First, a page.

Pick this class if you want to master all four elements, and have the right technique for any situation.

Monks on the Path of the Kensei are consummate fighters. They are capable of dealing damage at range and up close. They are a little more resilient than most monks as well, with their agile parry giving them a little extra defensive benefit above and beyond the normal Unarmored Defense. With extra weaponry available to them, the Kensei expand the somewhat limited arms available to a normal monk, and help you hold the front line down.

Pick this class to become a master swordsman/archer, with a focus on defense.

Way of the Open Hand Monks have some powerful hand to hand techniques. This subclass is very much about battlefield control and dealing with a powerful foe. With open hand technique you’ll always have an effect that will help set your allies up for victory. Whether knocking opponents prone or depriving them off reactions, you can really dictate the flow of the fight with these characters.

Pick this class if you want to take control of even the most epic fights with your martial arts prowess.

Monks who walk the Way of Shadow are a stealthy blend of skill, finesse, and escape cards. They are consummate sneaks, and if you want to always be assured of getting in places you don’t belong, the Way of the Shadow is the way for you. Easy access to invisibility and/or other stealth enhancing skills come in handy, especially with your ki abilities. You’ll always have the drop on at least one enemy before you have to rest up and recharge.

Pick this subclass if you want to pass undetected info the heart of any enemy gathering and leave none the wiser.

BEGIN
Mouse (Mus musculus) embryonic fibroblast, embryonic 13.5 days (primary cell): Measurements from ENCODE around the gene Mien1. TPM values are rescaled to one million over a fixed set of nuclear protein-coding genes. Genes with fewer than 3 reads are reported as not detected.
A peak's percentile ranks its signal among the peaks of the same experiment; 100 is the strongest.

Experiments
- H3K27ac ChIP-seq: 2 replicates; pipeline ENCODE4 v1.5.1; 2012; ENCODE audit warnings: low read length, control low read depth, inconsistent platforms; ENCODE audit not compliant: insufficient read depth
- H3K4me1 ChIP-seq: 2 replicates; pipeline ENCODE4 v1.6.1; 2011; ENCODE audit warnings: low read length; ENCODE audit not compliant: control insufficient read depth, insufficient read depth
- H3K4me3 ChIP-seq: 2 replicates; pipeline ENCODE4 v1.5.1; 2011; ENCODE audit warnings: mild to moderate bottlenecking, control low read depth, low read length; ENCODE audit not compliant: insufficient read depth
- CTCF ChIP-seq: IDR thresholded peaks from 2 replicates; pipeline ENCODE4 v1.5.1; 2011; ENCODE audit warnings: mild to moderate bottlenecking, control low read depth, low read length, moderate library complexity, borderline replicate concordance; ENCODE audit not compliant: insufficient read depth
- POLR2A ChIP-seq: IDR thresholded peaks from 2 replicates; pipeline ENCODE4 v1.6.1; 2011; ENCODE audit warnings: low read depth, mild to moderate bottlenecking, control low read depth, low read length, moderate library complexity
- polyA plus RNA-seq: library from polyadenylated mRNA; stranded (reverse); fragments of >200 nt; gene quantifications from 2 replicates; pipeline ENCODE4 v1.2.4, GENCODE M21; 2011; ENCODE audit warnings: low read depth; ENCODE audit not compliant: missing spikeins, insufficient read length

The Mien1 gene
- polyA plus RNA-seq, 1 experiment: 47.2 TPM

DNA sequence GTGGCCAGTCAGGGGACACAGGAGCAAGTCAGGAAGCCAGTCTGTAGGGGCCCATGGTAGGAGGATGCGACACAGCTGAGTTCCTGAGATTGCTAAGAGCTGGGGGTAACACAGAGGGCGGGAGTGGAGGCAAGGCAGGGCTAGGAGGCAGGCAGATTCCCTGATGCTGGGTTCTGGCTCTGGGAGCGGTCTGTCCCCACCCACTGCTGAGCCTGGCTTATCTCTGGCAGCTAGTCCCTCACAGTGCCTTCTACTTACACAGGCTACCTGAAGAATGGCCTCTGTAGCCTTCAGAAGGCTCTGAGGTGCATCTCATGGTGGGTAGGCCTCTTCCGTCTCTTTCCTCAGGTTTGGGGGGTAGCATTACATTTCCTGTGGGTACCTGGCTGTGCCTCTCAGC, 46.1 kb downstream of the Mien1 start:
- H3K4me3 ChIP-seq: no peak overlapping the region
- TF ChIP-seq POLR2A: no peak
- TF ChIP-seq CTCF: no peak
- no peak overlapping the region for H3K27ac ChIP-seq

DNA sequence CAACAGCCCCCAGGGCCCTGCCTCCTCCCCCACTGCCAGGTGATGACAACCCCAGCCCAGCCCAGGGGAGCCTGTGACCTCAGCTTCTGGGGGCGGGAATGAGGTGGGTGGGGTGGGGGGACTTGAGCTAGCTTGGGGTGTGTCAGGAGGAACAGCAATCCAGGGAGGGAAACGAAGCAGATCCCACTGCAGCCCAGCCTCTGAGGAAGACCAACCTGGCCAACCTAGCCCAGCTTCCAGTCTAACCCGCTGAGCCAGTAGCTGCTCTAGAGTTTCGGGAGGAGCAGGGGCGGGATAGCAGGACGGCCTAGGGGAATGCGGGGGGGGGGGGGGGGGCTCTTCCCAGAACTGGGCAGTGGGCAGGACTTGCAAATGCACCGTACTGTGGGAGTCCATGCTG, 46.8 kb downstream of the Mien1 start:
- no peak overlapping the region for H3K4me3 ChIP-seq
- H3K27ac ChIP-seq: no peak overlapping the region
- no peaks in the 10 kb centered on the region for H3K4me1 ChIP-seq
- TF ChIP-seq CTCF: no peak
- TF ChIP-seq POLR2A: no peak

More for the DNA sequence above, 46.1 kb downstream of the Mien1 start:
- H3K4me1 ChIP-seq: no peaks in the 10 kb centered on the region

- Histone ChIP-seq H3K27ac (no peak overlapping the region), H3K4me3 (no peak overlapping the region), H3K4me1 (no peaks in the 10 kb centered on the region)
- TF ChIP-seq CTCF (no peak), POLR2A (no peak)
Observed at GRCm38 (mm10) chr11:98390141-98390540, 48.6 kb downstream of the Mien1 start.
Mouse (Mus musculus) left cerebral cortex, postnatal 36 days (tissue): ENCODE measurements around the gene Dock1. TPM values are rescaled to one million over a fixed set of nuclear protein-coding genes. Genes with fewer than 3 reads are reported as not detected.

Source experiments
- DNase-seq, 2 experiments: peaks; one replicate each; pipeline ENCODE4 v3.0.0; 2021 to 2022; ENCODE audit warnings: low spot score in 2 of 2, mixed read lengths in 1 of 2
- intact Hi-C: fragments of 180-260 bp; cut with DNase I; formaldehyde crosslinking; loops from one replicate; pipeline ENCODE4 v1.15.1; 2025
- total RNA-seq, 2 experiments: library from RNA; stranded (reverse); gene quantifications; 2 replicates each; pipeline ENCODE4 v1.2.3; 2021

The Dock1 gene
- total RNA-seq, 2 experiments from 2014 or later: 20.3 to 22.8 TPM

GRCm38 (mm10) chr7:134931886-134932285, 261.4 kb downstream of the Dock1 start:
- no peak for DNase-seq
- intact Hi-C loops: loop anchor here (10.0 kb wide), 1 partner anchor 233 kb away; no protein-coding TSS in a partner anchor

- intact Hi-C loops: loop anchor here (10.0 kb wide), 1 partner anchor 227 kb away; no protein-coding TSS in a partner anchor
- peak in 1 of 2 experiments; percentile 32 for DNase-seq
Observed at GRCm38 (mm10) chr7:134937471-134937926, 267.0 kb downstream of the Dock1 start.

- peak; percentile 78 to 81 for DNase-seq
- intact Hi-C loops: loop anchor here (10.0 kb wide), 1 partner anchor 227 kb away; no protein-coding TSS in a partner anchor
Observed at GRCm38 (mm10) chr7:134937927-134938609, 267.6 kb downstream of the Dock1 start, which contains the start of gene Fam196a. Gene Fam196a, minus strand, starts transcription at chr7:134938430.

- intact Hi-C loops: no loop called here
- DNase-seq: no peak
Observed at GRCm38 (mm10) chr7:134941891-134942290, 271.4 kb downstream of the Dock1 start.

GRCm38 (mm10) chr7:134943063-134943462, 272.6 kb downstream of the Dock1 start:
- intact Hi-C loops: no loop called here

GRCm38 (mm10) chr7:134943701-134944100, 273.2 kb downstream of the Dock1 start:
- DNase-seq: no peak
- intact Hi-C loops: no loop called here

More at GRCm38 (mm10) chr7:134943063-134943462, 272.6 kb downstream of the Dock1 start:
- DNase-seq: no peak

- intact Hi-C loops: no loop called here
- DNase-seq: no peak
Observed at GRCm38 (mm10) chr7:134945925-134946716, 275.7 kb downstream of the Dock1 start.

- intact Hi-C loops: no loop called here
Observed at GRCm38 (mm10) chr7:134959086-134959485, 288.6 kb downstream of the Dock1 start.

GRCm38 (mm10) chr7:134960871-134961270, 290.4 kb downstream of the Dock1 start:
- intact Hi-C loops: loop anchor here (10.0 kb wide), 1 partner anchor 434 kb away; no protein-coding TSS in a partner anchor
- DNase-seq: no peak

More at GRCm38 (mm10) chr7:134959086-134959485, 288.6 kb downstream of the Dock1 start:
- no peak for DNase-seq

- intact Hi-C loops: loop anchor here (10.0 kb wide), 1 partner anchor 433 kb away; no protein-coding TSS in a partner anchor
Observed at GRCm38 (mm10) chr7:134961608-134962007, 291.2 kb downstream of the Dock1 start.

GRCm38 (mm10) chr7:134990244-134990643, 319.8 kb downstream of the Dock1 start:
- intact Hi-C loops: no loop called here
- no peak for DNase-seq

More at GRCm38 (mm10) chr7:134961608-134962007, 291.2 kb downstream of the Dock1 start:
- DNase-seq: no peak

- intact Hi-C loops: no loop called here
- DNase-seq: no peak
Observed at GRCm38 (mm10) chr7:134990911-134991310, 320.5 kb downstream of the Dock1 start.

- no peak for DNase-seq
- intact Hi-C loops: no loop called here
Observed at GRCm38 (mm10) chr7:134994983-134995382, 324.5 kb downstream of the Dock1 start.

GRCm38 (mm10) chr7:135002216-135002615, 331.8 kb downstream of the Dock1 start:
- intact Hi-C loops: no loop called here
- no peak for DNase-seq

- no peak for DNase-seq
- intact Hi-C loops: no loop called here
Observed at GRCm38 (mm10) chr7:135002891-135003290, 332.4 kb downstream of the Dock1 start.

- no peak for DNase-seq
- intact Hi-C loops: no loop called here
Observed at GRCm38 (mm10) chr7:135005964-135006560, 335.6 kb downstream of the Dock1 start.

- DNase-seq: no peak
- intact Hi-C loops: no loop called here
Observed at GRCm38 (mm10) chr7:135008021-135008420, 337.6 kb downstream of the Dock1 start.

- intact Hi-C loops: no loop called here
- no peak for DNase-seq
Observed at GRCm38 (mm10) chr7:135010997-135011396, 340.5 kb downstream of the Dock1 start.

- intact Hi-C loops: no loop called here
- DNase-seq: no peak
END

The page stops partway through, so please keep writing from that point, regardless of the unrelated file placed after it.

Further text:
Finally, those monks on the Way of the Sun Soul are radiant blasters–they take the close up fighting game power of a Monk and transform it to a ranged sort of combatant who’s just as mobile, and capable of keeping themselves alive.

Pick this class if you want to blast your enemies with sacred fire.

Happy Adventuring!

  • NagaBaboon

    My favourite DnD build is a Human Monk with Mobility and way of the open hand. I love the area control it offers.

  • Nonot Gonnapey

    4 elements monks are widely considered underpowered because too many of their powers use ki points and aren’t all that impressive.

  • Twil42

    Everyone forgets the Way of the Long Death 🙁

  • Erich Krueger

    The Way of the Sun Soul scream Super Saiyan at me.

  • Kritarion

    Would Way of the Open Hand be good If I wanted to make a Luchador-like character?

  • Bran D

    Kensei rocks if only for the RP elements…take whip as your first weapon (the reach rocks and the damage will go up) and say it’s a kusarigama! The other cool thing is it opens up magic weapons for the monk. If I built a monk I’d go that route and just pick feats instead of ability upgrades…mobility (as a tabaxi or wood elf), mage Hunter, grapple, Savage attacks, and alert! Go fighter 3lvls for battlemaster superiority dice to add some extra damage, defense, and control… Someday, someday…